[j-nsp] routing updates between PFEs and Kernal

Good One good1 at live.com
Wed Dec 15 08:30:57 EST 2010

+2 to Mr. Richard.. Could you please explain the same for MX-960 trio-mpc..

> Date: Wed, 3 Nov 2010 14:31:37 -0500
> From: ras at e-gerbil.net
> To: good1 at live.com
> CC: juniper-nsp at puck.nether.net
> Subject: Re: [j-nsp] routing updates between PFEs and Kernal
> On Wed, Nov 03, 2010 at 11:34:59PM +0500, Good One wrote:
> > 
> > Thanks for an useful information, Richard. Well, a DPC has a 1G ram 
> > inside and if each PFE has a complete copy of the routing table (even 
> > the best route) and you are receiving a full feed of internet and a 
> > thousands of your own routes, then all the 4 PFEs should occupy the 1G 
> > RAM (I assume all 4 PFEs are using/sharing the DPC 1G ram to store 
> > routing table) ... not sure how to connect to a PFE individually, all 
> > I can do is 'start shell pfe network fpc0' which connects you to a DPC 
> > and not the PFEs sitting somewhere on the DPC :)
> Not quite. There are 3 different types of memory on the DPC:
> Slot 0 information:
>   State                                 Online    
>   Temperature                        29 degrees C / 84 degrees F
>   Total CPU DRAM                   1024 MB <--- 1
>   Total RLDRAM                      256 MB <--- 2
>   Total DDR DRAM                   4096 MB <--- 3
> The CPU DRAM is just general purpose RAM like you'd find on any PC. This 
> is where the microkernel runs (which is what you're talking to when you 
> do a "start shell pfe network fpc#"), on a 1.2GHz PowerPC embedded 
> processor. It also handles things like IP options, TTL expiration, ICMP 
> generation from the data plane, and the like.
> The RLDRAM (reduced latency DRAM) is the "lookup memory", this is where 
> the final copy of the routing table used for forwarding (called the FIB) 
> is stored, along with information about firewall rules, etc. This memory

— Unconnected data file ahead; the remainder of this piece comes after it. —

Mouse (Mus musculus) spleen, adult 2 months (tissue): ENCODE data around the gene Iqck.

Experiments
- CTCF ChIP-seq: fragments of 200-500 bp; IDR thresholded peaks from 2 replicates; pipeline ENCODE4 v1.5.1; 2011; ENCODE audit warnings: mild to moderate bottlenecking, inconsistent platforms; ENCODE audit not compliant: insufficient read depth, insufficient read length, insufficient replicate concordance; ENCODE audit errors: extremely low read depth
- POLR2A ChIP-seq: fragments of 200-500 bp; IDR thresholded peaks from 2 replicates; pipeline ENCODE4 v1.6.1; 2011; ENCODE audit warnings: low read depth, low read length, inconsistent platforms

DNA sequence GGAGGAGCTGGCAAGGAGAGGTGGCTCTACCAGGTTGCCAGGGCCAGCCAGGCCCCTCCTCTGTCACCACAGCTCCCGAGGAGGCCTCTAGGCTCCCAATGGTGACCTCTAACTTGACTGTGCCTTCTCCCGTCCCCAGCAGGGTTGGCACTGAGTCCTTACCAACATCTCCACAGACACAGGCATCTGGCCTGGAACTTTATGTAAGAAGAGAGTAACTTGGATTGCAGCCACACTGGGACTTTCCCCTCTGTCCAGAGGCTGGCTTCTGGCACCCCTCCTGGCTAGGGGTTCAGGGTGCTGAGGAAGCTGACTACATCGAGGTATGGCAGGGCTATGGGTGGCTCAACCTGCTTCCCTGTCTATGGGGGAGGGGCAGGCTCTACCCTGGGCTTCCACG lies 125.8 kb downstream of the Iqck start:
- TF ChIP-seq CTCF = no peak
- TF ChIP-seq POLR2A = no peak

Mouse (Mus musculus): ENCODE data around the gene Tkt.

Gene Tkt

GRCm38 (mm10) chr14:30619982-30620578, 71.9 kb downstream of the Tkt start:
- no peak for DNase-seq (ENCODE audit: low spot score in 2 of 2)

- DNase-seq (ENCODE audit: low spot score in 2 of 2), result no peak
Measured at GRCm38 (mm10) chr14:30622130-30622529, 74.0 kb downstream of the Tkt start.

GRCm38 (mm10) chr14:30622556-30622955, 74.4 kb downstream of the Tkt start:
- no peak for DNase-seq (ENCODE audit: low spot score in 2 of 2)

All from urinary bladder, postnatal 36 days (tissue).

> is directly accessed by the forwarding ASICs, and needs to be low 
> latency in order to keep up with the number of lookups/sec required on a 
> high speed router.
> On older platforms this would typically have been done with SRAM, which 
> is very fast but also very expensive. On an old M/T box you might have 
> seen 8MB or 16MB of SRAM per PFE, which could do 20Gbps PFEs handling 
> 2xOC192 (50Mpps+ lookups/sec), but with a capacity of well under 500k 
> routes in the FIB. The MX (and M120) introduced a new model for doing 
> routing lookups using RLDRAM, which is much cheaper, and thus you can 
> put a lot more of it on the PFE.
> Each DPC PFE actually has 4x32MB RLDRAM chips, but they run as 2 banks 
> of 2x32MB mirrored blocks. The first bank holds your routing 
> information, the second bank holds your firewall information. The 
> mirroring of 2x32MB is necessary to meet the performance requirements 
> using the slower RLDRAM, since you can do twice as many lookups/sec if 
> you have 2 banks to query from. 
> The MX architecture also makes this easier, since it uses a larger 
> number of relatively low speed PFEs (4 PFEs of 10G/ea), and is ethernet 
> only. To support 10GE or 10x1GE you only need to do 14.8Mpps per PFE, 
> which is a lot easier than the older 20G PFEs on T-series which needed 
> to do 50Mpps+ to support 2xOC192. This is how the MX is implemented 
> economically, and still manages to deliver support for well over 1 
> million FIB entries. The 256MB being reported in the show chassis fpc 
> output is your 4 PFEs * 64MB worth of available memory, which is really 
> mirrored banks of 2x32MB each.
> Finally, the DDR DRAM is the "packet buffering" memory, which holds the 
> copy of the packet as it moves through the system. When you receive a 
> packet, its contents are stored in the packet buffer memory while the 
> headers of the packet are sent to the I-chip for routing/firewall 
> lookups. After the result is returned, the egress interface actually 
> goes out and gathers up all the fragments of the packet necessary to 
> reassemble and transmit it.
> So, your kernel pushes the selected FIB down to the DPC CPU, which in 
> turn programs all 4 PFEs on the DPC, and then each PFE has its own copy 
> of the routing table (in a highly optimized form that is directly 
> accessed by the ASICs) to make decisions from. Also this is completely 
> different from how the new MX (Trio/3D) cards work. :)
> -- 
> Richard A Steenbergen <ras at e-gerbil.net>       http://www.e-gerbil.net/ras
> GPG Key ID: 0xF8B12CBC (7535 7F59 8204 ED1F CC1C 53AF 4C41 5ECA F8B1 2CBC)

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